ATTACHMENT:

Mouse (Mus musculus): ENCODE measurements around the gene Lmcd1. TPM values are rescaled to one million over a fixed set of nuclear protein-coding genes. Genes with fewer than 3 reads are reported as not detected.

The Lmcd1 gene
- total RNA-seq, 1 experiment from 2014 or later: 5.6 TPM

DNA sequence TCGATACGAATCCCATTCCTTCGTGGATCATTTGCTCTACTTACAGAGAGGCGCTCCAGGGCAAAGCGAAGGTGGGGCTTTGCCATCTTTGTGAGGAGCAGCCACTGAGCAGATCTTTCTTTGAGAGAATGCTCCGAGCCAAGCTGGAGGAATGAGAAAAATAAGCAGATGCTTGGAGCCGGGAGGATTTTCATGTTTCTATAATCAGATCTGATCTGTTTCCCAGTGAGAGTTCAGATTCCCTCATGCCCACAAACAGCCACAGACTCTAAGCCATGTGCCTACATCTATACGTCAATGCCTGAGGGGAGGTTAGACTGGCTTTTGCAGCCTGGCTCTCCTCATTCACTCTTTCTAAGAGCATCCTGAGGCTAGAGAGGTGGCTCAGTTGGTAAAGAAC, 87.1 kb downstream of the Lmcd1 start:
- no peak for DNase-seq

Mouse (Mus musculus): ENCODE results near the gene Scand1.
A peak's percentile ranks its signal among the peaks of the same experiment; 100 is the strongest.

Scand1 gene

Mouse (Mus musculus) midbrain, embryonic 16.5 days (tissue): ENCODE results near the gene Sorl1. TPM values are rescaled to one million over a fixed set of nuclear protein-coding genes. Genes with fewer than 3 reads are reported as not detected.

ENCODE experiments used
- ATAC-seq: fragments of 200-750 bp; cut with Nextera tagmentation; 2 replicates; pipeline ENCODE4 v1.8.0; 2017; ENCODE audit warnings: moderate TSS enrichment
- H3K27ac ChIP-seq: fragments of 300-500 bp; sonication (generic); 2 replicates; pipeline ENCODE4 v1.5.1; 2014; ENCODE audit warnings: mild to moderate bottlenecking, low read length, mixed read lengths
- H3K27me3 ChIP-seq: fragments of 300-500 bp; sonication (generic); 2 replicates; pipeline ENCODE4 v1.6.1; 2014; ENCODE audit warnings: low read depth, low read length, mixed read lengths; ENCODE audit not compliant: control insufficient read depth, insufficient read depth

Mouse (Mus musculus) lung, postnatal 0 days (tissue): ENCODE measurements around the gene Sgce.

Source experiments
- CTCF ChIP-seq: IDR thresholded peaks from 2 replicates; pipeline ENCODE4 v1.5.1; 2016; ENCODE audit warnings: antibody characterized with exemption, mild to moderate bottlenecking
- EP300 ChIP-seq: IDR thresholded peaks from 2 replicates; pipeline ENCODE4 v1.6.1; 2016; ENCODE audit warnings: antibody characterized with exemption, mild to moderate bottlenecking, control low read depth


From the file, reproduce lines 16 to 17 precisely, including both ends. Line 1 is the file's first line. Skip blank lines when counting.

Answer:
- CTCF ChIP-seq: IDR thresholded peaks from 2 replicates; pipeline ENCODE4 v1.5.1; 2016; ENCODE audit warnings: antibody characterized with exemption, mild to moderate bottlenecking
- EP300 ChIP-seq: IDR thresholded peaks from 2 replicates; pipeline ENCODE4 v1.6.1; 2016; ENCODE audit warnings: antibody characterized with exemption, mild to moderate bottlenecking, control low read depth